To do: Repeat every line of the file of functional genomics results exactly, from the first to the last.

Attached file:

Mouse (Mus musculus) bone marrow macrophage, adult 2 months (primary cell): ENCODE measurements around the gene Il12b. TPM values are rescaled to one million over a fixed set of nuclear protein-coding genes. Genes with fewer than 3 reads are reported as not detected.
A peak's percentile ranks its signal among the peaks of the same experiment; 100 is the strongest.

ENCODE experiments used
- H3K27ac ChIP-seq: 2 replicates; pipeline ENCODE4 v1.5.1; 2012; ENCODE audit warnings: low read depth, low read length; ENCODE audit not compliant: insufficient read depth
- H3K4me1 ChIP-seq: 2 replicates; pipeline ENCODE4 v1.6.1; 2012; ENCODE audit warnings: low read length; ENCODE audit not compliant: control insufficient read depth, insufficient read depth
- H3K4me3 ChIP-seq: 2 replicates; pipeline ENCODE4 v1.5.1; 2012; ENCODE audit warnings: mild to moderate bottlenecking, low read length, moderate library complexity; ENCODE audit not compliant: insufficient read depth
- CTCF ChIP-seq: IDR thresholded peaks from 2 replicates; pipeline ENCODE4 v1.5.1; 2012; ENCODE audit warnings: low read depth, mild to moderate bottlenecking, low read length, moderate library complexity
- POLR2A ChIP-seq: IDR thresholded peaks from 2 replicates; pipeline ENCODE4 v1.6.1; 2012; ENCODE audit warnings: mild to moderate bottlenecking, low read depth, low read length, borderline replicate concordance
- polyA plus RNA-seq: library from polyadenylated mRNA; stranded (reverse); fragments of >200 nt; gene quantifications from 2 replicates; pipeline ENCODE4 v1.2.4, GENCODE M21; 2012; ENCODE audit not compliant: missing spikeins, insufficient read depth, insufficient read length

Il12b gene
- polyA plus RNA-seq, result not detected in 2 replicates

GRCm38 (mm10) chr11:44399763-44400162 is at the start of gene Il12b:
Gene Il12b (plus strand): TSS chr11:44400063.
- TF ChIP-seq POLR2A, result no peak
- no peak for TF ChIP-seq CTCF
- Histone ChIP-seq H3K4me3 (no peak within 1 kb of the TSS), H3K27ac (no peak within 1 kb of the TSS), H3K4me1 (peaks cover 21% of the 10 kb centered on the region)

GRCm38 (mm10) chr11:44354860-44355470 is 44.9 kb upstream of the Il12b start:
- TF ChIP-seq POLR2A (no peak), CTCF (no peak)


Mouse (Mus musculus) bone marrow macrophage, adult 2 months (primary cell): ENCODE measurements around the gene Il12b. TPM values are rescaled to one million over a fixed set of nuclear protein-coding genes. Genes with fewer than 3 reads are reported as not detected.
A peak's percentile ranks its signal among the peaks of the same experiment; 100 is the strongest.

ENCODE experiments used
- H3K27ac ChIP-seq: 2 replicates; pipeline ENCODE4 v1.5.1; 2012; ENCODE audit warnings: low read depth, low read length; ENCODE audit not compliant: insufficient read depth
- H3K4me1 ChIP-seq: 2 replicates; pipeline ENCODE4 v1.6.1; 2012; ENCODE audit warnings: low read length; ENCODE audit not compliant: control insufficient read depth, insufficient read depth
- H3K4me3 ChIP-seq: 2 replicates; pipeline ENCODE4 v1.5.1; 2012; ENCODE audit warnings: mild to moderate bottlenecking, low read length, moderate library complexity; ENCODE audit not compliant: insufficient read depth
- CTCF ChIP-seq: IDR thresholded peaks from 2 replicates; pipeline ENCODE4 v1.5.1; 2012; ENCODE audit warnings: low read depth, mild to moderate bottlenecking, low read length, moderate library complexity
- POLR2A ChIP-seq: IDR thresholded peaks from 2 replicates; pipeline ENCODE4 v1.6.1; 2012; ENCODE audit warnings: mild to moderate bottlenecking, low read depth, low read length, borderline replicate concordance
- polyA plus RNA-seq: library from polyadenylated mRNA; stranded (reverse); fragments of >200 nt; gene quantifications from 2 replicates; pipeline ENCODE4 v1.2.4, GENCODE M21; 2012; ENCODE audit not compliant: missing spikeins, insufficient read depth, insufficient read length

Il12b gene
- polyA plus RNA-seq, result not detected in 2 replicates

GRCm38 (mm10) chr11:44399763-44400162 is at the start of gene Il12b:
Gene Il12b (plus strand): TSS chr11:44400063.
- TF ChIP-seq POLR2A, result no peak
- no peak for TF ChIP-seq CTCF
- Histone ChIP-seq H3K4me3 (no peak within 1 kb of the TSS), H3K27ac (no peak within 1 kb of the TSS), H3K4me1 (peaks cover 21% of the 10 kb centered on the region)

GRCm38 (mm10) chr11:44354860-44355470 is 44.9 kb upstream of the Il12b start:
- TF ChIP-seq POLR2A (no peak), CTCF (no peak)